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Option Arm Prepayment Penalties

Option Arm Prepayment Penalties are often "required" by both lenders and brokers who originate this type of loan and are often not disclosed at application or are very poorly disclosed while the loan is in process. I have heard entirely too many stories about people getting to closing only to discover their loan has a long prepayment penalty when it is too late to do anything about it. As a broker who does a lot of these loans, I want to make sure you know what they are and how to minimize their impact.

Option Arm prepayment penalties are assessed and added to your loan balance when your loan is paid off in full or if your loan balance is reduced by 20% or more in one year. There are two types of prepayment penalties in use today. First, is what is described as a "hard" prepayment penalty which is assessed if the loan is refinanced or the property is sold. Second, is described as a "soft" prepayment penalty and is assessed only when the loan is refinanced or the loan balance is reduced by more than 20%. If the property is sold, a prepayment penalty is not assessed. Unfortunately, Option Arms only are available with "hard" prepayment penalties in today's market.

Now, for the really bad news. While there are a very few states that control the amount a lender can charge for option arm prepayment penalties most lenders will charge you a whopping 3% of your loan balance when the loan is paid off prior to the expiration of the penalty period! For example, a $400,000 loan could cost $12,000 just in penalties to get out of. If you have the typical 3 year prepayment period, you are trapped until the prepayment period expires.

Why do lenders and brokers do this? In a nutshell, money. Lenders, in their defense, incur significant costs to create a mortgage and are counting on holding the loan for a period of time to recoup their cost. If you pay off early, they lose money. To give you an idea of the magnitude of the problem, quite a few years ago, I managed a "brick and mortar" mortgage operation. I took a very hard look at our costs and found that our fixed costs for every loan we originated was nearly $5,000 and that we had to hold the loan 2.25 years just to break even. To be fair, cost structures are better today but you can see the issue. Brokers are typically compensated by the lender for originating a loan and the broker's compensation is frequently tied to the length of the prepay period. An Option Arm without a prepayment period will net the broker little or no compensation (a tough way to stay in business) while one with a 3 year prepayment penalty will get the broker up to 3.5% of the loan amount in compensation.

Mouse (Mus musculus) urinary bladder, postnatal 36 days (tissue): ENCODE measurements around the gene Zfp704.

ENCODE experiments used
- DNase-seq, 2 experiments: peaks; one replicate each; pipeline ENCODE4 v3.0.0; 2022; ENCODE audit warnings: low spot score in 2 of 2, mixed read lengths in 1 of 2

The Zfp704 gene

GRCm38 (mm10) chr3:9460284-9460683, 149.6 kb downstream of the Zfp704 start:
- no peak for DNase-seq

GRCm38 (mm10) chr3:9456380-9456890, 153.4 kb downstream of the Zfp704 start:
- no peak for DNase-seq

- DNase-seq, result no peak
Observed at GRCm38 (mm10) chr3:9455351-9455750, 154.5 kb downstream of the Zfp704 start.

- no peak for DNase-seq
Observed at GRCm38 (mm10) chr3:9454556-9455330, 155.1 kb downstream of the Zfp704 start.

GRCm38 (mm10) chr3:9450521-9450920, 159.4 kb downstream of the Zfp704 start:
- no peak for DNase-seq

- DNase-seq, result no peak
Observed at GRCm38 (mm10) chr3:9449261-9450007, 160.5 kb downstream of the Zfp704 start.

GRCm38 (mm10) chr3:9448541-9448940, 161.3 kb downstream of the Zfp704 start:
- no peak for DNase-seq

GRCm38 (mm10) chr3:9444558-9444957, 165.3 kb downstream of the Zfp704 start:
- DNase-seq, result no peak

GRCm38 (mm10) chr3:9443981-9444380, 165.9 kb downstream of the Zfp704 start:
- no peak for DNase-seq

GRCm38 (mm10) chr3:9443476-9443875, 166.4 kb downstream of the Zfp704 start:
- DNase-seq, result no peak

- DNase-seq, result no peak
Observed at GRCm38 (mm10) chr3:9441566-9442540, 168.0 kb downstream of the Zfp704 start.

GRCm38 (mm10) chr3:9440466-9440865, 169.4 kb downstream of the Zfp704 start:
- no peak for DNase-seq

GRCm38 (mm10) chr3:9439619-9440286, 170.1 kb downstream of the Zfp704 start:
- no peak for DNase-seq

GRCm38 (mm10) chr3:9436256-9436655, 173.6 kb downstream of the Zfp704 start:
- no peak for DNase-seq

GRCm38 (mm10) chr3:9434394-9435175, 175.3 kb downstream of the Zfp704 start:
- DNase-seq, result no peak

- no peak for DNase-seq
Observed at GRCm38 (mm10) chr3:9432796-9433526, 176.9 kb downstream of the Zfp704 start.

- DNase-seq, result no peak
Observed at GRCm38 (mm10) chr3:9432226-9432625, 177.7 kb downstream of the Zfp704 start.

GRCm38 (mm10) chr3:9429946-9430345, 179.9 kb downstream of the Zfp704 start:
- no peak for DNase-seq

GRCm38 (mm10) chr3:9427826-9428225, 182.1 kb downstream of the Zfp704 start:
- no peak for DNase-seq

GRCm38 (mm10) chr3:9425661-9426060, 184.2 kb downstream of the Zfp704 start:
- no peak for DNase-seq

How do you protect yourself? It is not good enough with this type of loan simply to ask for a Good Faith Estimate before you agree to the loan. The Good Faith does NOT disclose a prepayment penalties. Ask for a Truth in Lending statement and please, please talk to any loan originator about the prepayment penalty before you decide. You need to know the length and amount before you can make an informed decision.

As a broker specializing in this type of product, I have access to 38 different lenders offering a variation on this loan. All want prepayment penalties and some will refuse to fund the loan without them. However, all five of my primary lenders will allow me a great deal of latitude on how to handle the issue. With most loans (my own personal Option Arms as well) I will have a 1 year prepayment penalty. My thought is that I am reasonably confident I know where I will be in 1 year but if I try to look down the road 3 years the crystal ball gets really cloudy. If we have a client who knows they will not be in the loan for at least a year, my lenders will allow a complete buyout of the prepayment penalty for a charge of around 1/2 point depending on the lender. If we have a client who is absolutely sure they will be in the loan for a longer period, I will give them a credit of 1/2 point on their closing costs for a 2 year term and 1 point for a 3 year prepayment penalty but only after thoroughly discussing it with the client.

I hope this helps you to understand the ramifications of Option Arm Prepayment Penalties.

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